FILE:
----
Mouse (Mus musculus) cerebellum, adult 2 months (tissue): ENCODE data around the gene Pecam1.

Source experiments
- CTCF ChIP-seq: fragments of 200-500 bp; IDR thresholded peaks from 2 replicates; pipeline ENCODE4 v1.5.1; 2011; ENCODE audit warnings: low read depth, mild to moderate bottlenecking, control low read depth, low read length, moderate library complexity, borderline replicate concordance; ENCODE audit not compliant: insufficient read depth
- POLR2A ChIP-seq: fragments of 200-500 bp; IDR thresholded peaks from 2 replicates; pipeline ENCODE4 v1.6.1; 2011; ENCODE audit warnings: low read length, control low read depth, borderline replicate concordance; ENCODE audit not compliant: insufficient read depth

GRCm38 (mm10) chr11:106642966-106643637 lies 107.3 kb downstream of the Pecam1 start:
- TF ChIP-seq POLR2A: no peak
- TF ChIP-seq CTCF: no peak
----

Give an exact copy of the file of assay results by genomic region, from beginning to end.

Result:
Mouse (Mus musculus) cerebellum, adult 2 months (tissue): ENCODE data around the gene Pecam1.

Source experiments
- CTCF ChIP-seq: fragments of 200-500 bp; IDR thresholded peaks from 2 replicates; pipeline ENCODE4 v1.5.1; 2011; ENCODE audit warnings: low read depth, mild to moderate bottlenecking, control low read depth, low read length, moderate library complexity, borderline replicate concordance; ENCODE audit not compliant: insufficient read depth
- POLR2A ChIP-seq: fragments of 200-500 bp; IDR thresholded peaks from 2 replicates; pipeline ENCODE4 v1.6.1; 2011; ENCODE audit warnings: low read length, control low read depth, borderline replicate concordance; ENCODE audit not compliant: insufficient read depth

GRCm38 (mm10) chr11:106642966-106643637 lies 107.3 kb downstream of the Pecam1 start:
- TF ChIP-seq POLR2A: no peak
- TF ChIP-seq CTCF: no peak